II. Marihuana seed for planting purposes. - All persons whho produce marihuana for seeds must pay the occupational tax as producers, but all transfers of marihuana seeds to persons registered as producers for use by such persons for the further production of marihuana are exempted from the transfer tax and order form provisions of the bill.

III. Marihuana as used in the pain and varnish industry.

It appears that there is some use of marihuana seeds for the production of oil which is sold to paintt and varnish manufacturers, to be used as a constituent of their products. The bill requires manufacturers and importers of oil, paint, and varnish dealers in oil, to pay occupational taxes but exempts from occupational taxes dealers in paints or varnishes.

The reason why manufacturers and importers must pay the occupational tax and register is that they will have raw marihuana in their possession and the reason why their products are exempt is because the drug cannot be extracted from the products. However, paiint and varnish and the oil to be used in paint and varnish would be exempted from the transfer tax. Thus, a transfer of seed from a marihuana producer to a registered oil manufacturer would be exempted as would a transfer of the manufactured oil to a registered paint manufacturer and a transfer off the completed paint or varnish to a dealer or by a dealer to the consumer.

IV. Marijuana for medicinal use. All persons who produce, manufacture, import, or deal in marihuana, or its byproducts for medical use, as well as practitioners, would be compelled by the bill to pay occupational taxes. All transfers to manufacturing chemists, druggists, and practitioners, woudl be sujbect to the transfer tax and order form requirement but, such persons all being entitled to reigstry, the transfer tax would amount to only one dollar per ounce. the final dispensation by a practitioner to a patient in the course off his professional practice or by druggists to the patients of such practitioners in pursuance of a written prescription would, howevver, be exempted from the transfer tax and order form provisions. Incidentally, it appears that the marihuana drug is not indispensable to the medical profession.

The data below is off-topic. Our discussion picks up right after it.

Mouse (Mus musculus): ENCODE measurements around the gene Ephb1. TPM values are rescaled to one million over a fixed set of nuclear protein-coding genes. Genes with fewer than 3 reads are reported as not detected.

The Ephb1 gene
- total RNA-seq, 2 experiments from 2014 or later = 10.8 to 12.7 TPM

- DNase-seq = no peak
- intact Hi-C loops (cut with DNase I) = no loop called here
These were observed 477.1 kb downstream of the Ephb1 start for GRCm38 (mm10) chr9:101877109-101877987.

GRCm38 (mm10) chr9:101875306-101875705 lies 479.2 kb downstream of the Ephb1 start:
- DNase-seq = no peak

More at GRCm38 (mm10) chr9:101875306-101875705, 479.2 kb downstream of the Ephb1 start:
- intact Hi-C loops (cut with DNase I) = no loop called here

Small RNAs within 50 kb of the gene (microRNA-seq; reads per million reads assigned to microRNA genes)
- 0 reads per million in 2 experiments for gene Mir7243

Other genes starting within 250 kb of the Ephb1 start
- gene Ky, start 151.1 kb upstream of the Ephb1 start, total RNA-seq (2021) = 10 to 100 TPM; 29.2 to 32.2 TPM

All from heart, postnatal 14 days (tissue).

V. Bird seed. Since marihuana bird seed contains the drug and is capable of being used by human beings for smoking purposes, and since, if negligently disposed of, itt propagates new marihuana very rapidly, all occupaitional and transfer taxses imposed by the bill are applicable with respect to bird seed containing marihuana. Since the ultimate purchaser of th bird seed could not register under the bill, a transfer to him would be subject to the prohibitive $100 tax. thus the effect of the bill is tto prevent the use of marihuana seed in bird seed.

MR. CULLEN: Who is your next witness, Mr. Hester?

MR. HESTER: Mr. Chairman, I would like the committee now to hear Dr. Munch, a pharmacologist, from Temple University, Philadelphia.

MR. CULLEN: Will you give the reporter your full name and the position you occupy?